It may seem an odd thing to celebrate, but as of today, I have been single again for five years.
Today in 2011, I was in a pretty rotten place. I’d pretty much known where things were headed for several months; deciding that we weren’t going to live together anymore (or even live in the same time zone) was a pretty unmistakeable sign. But I was still unprepared for how hard it hit me on that Wednesday night when I realized that it was really over after nine very happy years and six really shitty months.
Being “coupled” has never been my natural state, even though there were some times that I really wanted it to be…and even though there was one time where it really did feel right. By the time I met Mark in 2001, I was pretty comfortable–hell, even enthusiastic–about the prospect of remaining a confirmed bachelor for life. One very serious case of love changed all that and I do not for a minute regret that it happened. All in all, it was a very happy time in my life and I was very sad when it ended.
The fact that it ended at a time when there were a lot of other things going on in my life made it much harder, and the fact that I didn’t feel entirely comfortable talking about most of it even with close friends made it even harder.In the end, I was not prepared to make one really big compromise that might have (at best) delayed the end, but would have done so at the expense of my sanity and my emotional health–which looks in retrospect like the very moment I started my recovery. It didn’t seem like it at the time but ultimately, I realized there was a bigger problem in my life/brain/body chemistry/whatever and I began working on that. Pretty successfully, I think.
But I’ve also spent the past five years learning how once again to be that single person I used to love. I think I’ve been pretty successful at that, too. Frankly, I like myself better as a single person. I think most of my friends like me better that way, too. I’m more adventurous, I generally have more fun, and I don’t have to have anyone else along for the ride when I travel (which in itself is justification enough). And the introvert in me has more time for my friends now that most of the limited time I’m willing to allot to other people is not dedicated to just one other person.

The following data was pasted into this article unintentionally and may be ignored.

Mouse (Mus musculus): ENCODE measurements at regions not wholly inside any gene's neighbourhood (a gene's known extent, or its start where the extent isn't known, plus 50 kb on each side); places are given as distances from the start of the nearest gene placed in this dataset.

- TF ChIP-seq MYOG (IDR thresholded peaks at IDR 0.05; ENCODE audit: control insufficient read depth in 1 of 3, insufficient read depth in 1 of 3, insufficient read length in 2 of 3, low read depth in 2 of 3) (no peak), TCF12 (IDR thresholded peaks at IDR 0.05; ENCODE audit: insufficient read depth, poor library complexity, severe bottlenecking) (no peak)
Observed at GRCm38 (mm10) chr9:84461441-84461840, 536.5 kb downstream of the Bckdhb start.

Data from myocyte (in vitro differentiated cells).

I’m also more independent. In retrospect, I gave up a lot of that when I was coupled, just because it was easy to do so, and he was willing to take over a lot of things and make a lot of decisions. And, of course, that really wasn’t fair to either of us. It took me a long time to get back in the habit of taking care of things on my own. I’m still working on it. I think the task of building a very successful and satisfying new career while I was pretty much in “the depths” is what saved me. In fact, I didn’t even miss one day of work, which either means that I really loved my job or that I was scared to stay home the next day. Or both.
Again, I don’t regret having spent nine-plus years in this relationship. Not for a second. I do have some regrets about the end and the aftermath, but that’s to be expected.
I think that’s worth celebrating.